Outdoor spaces: Southorn Playground is a popular area to play football and basketball. It attracts elderly residents playing Chinese chess. Wan Chai, which borders Mount Cameron, has good links with some major hikes via Wan Chai Gap, including section four of the Hong Kong trail towards Wong Nai Chung Gap.

Safety: Crimes reported in the Hong Kong Island region fell by about 4 per cent from 12,817 in 2014 to 12,327 last year, according to police statistics.

Environment: 75 on Air Quality Index

Transportation: Served by Wan Chai MTR on the Island Line, soon to have a new station on the Central to Sha Tin line. Also served by trams between Kennedy Town and Shau Kei Wan, multiple buses and the ferry to Tsim Sha Tsui.

Diversity : 29,817 people classed as ethnic minority

Iconic character: Professor Yip highlighted Wan Chai as one of Hong Kong Island’s most “vibrant and diverse” communities.

Quarry Bay

Rent: HK$44-46 per square foot for The Orchards. Rents dropped by an average of 13 per cent compared with the second half of 2015, meaning Quarry Bay saw the biggest fall in residential rents in the first half of 2016, according to online property firm Spacious.

Cost of living: Loaf of bread, HK$10.8, milk HK$25.5

Outdoor spaces: Quarry Bay Park is situated between the waterfront and Tai Koo Shing housing estate. A 270-hectare extension of Tai Tam Country Park is great for a morning hike and gives good views of Mount Parker and the north face of Mount Butler.

Environment: 36 on Air Quality Index

Transportation: Served by Quarry Bay MTR on the Tseung Kwan O Line and Island Line. Also Tai Koo station on the Island Line. Served by buses and minibuses to Kornhill, Cyberport, North Point, Shau Kei Wan and Kennedy Town. Also served by trams between Kennedy Town and Shau Kei Wan.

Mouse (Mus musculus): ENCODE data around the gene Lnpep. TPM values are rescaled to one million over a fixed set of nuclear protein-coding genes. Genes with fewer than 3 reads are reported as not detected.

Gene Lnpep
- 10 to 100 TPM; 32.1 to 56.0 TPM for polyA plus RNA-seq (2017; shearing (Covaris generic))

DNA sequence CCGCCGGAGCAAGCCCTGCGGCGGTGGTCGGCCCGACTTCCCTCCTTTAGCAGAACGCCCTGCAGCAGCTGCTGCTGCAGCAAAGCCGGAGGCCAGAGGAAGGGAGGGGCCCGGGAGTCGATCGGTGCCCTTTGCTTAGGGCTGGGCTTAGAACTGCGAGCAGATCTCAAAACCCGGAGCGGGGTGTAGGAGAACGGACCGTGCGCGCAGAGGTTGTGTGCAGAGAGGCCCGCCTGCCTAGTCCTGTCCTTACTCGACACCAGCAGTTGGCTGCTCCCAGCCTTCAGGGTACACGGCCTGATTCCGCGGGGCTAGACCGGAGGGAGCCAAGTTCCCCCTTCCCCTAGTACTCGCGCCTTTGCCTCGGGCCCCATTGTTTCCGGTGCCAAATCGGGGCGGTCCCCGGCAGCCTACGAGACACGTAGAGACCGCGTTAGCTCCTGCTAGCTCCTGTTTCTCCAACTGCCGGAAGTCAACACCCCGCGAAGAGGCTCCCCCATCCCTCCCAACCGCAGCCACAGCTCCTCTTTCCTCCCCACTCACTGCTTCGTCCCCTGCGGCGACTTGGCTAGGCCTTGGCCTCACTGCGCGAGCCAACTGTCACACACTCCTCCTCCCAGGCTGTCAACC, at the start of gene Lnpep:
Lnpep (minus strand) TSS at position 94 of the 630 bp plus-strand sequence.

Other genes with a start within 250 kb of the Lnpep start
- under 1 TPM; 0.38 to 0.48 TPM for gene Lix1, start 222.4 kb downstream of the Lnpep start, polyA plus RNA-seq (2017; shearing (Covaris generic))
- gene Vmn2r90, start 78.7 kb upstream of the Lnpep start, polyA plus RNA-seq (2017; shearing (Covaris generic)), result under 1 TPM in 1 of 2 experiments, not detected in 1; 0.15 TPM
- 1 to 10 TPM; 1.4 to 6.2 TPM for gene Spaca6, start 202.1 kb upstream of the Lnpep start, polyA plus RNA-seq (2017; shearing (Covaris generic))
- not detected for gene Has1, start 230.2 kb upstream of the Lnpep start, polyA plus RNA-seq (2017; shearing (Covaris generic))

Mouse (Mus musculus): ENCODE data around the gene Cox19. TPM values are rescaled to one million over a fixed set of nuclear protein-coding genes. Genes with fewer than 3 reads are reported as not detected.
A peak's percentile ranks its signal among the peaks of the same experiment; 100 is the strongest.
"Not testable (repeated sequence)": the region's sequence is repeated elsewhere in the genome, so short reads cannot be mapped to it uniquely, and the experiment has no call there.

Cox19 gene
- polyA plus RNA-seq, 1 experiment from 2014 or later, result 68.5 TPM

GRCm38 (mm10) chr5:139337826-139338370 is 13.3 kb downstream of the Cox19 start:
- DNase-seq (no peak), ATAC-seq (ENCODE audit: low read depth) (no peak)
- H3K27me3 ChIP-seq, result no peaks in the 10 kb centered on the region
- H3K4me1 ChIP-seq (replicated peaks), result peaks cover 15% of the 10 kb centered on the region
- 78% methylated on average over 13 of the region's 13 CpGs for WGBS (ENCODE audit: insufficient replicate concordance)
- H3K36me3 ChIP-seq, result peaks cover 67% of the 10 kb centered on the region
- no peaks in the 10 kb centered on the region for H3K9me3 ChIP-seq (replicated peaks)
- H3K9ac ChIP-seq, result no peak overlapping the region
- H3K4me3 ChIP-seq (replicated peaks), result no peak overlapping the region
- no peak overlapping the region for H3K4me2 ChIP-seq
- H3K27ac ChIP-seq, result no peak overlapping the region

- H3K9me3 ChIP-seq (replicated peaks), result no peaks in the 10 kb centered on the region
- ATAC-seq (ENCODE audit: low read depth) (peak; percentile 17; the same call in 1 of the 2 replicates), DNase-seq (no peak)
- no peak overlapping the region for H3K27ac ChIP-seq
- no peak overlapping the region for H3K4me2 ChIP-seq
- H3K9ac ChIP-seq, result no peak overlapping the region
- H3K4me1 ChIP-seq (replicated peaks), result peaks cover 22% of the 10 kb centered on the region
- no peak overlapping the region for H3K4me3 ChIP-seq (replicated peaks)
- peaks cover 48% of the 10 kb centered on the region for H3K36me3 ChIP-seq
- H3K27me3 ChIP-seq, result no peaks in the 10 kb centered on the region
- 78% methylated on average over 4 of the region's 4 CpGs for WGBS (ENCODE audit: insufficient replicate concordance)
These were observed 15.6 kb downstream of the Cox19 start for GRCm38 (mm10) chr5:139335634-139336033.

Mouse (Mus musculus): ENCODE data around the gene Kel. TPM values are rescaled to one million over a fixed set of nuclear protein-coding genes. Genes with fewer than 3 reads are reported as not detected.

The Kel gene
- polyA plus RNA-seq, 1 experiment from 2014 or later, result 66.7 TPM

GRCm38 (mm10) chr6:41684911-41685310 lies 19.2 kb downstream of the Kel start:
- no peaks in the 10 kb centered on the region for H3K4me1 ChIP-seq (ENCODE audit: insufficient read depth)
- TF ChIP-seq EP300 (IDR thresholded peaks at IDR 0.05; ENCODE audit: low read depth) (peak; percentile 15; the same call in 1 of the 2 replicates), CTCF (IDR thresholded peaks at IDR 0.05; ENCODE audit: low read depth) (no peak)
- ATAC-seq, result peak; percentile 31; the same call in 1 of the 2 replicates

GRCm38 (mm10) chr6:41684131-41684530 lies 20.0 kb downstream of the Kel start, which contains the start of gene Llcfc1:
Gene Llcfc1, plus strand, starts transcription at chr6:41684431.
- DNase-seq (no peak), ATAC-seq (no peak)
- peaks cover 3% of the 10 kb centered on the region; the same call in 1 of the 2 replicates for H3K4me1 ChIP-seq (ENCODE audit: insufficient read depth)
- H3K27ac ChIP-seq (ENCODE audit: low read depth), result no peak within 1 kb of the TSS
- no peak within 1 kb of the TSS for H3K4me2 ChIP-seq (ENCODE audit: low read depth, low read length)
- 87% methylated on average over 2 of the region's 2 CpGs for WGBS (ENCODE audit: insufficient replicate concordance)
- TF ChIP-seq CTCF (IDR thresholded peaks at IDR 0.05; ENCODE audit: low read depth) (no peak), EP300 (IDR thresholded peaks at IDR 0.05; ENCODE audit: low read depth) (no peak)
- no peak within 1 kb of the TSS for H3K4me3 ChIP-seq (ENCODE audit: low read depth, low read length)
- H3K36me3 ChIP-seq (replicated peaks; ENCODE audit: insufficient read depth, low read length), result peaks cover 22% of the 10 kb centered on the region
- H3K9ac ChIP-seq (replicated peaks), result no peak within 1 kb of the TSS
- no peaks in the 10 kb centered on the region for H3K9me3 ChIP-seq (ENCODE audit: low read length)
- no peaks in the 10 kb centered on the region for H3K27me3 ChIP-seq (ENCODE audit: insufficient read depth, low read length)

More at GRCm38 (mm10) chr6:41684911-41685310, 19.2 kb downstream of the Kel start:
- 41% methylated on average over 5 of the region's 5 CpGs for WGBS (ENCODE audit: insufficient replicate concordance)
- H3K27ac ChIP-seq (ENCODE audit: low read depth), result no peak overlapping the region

Diversity : 41,496 classed as ethnic minority (Eastern district)

Iconic character: “Quarry Bay is going to change. A lot of new developments are coming in,” Zimmerman said. “Tai Koo Shing is really well done in terms of pedestrian space.”

KOWLOON

Sham Shui Po

Rent: HK$35-46 per square foot for the Gardenia

Cost of living: Loaf of bread HK$12.3, fresh milk HK$25.5

Outdoor spaces: Sham Shui Po Park offers gardens, a basketball court, jogging track, swimming pool and tai chi courts. Residents can roam the 7.85 hectares of Shek Kip Mei park, home to an outdoor artificial climbing wall, tennis courts and an amphitheatre. Meanwhile Nam Cheong Park is surrounded by dense rows of trees, providing a welcome break from the neighbouring busy streets, and includes a children’s playground.

Safety: Crimes reported in the Kowloon West region rose by about 0.4 per cent from 18,078 in 2014 to 18,151 last year.

Environment: 41 on Air Quality Index

Transportation: Served by Sham Shui Po MTR on the Tsuen Wan Line. Also close to Shek Kip Mei on the Kwun Tong Line. Part-time pedestrian only zones introduced across the neighbourhood to reduce congestion.

Diversity : 18,087 people classed as ethnic minority

Iconic character: “Sham Shui Po has a diversity I love,” Yip said. “There are old streets, and you have the markets and you can get great food.”

Tai Kok Tsui

Rent: HK$38-42 per square foot for Lime Stardom

Cost of living: Loaf of bread HK$12.3, fresh milk HK$25.5